Internet Anti-Piracy Bill Would Chill Free Expression
A bill in the House to fight online piracy would cripple online innovation and free expression.
Copyright owners have struggled to find an effective mechanism to fight the wide-scale online piracy of their intellectual property. Understandably, Congress wants to help. Legislation the House is now considering, however, takes a blunderbuss approach that would cripple online innovation, chill online free expression, subvert the inner workings of Internet security, and compromise user privacy. If Congress were to pass the legislation-–and it launched with considerable bipartisan support-–lawful businesses, innovators, and Internet users would end up as collateral damage.
The bill in question is called the Stop Online Piracy Act (SOPA). It would empower the Justice Department to seek court orders compelling a number of third parties-–Internet service providers (ISPs), search engines, financial networks, and ad networks-–to take action to cut off “rogue” websites based outside the United States. It also would give every copyright and trademark owner a mechanism to cut off the financial lifeblood of any site the rights owner thinks is facilitating infringement (or even just not doing enough to ferret it out). A simple allegation submitted to financial and advertising networks would be sufficient to start the process, and a lawsuit could follow if necessary.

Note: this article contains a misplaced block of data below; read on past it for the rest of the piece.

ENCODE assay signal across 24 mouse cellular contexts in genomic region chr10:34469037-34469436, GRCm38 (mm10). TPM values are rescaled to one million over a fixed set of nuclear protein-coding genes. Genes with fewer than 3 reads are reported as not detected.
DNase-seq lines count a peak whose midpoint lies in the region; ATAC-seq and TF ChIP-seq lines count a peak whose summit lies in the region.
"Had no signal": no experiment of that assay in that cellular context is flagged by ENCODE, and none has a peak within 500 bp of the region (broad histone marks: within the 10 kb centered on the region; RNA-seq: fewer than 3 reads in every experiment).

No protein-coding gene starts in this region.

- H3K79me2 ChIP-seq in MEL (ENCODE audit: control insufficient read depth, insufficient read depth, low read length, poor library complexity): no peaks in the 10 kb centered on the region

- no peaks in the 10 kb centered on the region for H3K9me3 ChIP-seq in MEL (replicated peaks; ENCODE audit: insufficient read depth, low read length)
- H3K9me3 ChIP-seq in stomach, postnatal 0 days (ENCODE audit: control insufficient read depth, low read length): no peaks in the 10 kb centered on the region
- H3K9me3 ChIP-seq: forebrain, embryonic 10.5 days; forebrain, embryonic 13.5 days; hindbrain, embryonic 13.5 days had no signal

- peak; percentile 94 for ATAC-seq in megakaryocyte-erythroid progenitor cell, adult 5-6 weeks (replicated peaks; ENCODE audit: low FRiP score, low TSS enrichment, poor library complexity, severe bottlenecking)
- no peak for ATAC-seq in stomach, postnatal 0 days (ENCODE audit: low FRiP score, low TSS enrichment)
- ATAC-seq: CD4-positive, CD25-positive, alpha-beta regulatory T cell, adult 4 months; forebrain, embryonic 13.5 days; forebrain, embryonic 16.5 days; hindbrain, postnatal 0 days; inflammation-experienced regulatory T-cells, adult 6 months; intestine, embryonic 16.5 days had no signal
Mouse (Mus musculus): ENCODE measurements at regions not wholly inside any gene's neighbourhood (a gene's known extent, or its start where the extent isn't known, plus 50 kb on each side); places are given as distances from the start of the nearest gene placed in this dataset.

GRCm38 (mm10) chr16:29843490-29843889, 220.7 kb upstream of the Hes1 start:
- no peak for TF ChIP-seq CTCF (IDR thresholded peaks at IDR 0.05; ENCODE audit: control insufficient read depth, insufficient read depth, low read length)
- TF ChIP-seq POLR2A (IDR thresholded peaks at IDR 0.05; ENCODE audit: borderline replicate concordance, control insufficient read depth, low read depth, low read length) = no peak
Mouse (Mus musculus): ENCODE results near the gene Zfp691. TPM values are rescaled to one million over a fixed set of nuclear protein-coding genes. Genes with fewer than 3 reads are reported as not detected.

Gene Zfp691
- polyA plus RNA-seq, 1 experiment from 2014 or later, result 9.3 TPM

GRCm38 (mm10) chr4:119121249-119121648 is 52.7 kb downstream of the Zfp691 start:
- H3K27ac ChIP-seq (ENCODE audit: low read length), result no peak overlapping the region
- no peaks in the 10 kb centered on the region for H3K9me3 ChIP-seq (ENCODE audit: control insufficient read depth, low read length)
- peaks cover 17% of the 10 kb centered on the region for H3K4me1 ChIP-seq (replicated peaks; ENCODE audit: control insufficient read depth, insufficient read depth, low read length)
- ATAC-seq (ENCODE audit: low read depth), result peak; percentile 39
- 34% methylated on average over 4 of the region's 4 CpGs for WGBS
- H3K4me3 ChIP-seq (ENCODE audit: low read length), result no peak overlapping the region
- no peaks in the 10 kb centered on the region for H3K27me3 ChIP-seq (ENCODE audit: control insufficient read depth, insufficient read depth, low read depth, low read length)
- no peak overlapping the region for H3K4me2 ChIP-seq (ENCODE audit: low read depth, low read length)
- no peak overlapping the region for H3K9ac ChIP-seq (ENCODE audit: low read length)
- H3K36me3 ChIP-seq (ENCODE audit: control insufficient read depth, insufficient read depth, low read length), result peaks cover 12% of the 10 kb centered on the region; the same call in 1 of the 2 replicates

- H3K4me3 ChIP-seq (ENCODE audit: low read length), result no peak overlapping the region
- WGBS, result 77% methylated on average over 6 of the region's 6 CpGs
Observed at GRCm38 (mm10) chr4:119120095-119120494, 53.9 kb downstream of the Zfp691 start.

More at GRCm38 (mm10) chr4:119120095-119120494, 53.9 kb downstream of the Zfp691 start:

What’s wrong with all that? For starters, the bill’s definitions of what constitute “rogue” sites are so broad that they could sweep in all kinds of lawful social networking platforms, cloud storage services, and online communications tools. Any site that allows users to participate by posting, commenting, or uploading material would be at risk of getting entangled in the bill’s wide regulatory net. Indeed, a site could be declared “dedicated to theft” even if it has no intent whatsoever to foster piracy, the site’s principal uses are perfectly lawful, and the site scrupulously removes pirated material when notified about it as directed under the Digital Millennium Copyright Act (DMCA).
Nor does a site have to be located outside the U.S.—and hence beyond the reach of ordinary copyright enforcement lawsuits--to be targeted. Even domestic sites would be at constant risk of allegations by whatever copyright or trademark owners are the most aggressive and litigious.
This would have a tremendous impact on online innovation. Current digital copyright law strikes a careful balance: sites must take swift action when notified of specific illegal activity. In return, they get a predictable legal environment in which they won’t be held liable for infringing activity of their users. This is what has allowed YouTube and other user-generated content sites to flourish.
SOPA would eviscerate that predictable legal environment. It would effectively give every copyright and trademark owner a big club with which to threaten any new technology or feature that it thinks doesn’t do enough to police possible infringing uses. And the history here is instructive: copyright holders have frequently responded to new technologies with legal challenges, from the VCR to the mp3 player and many since.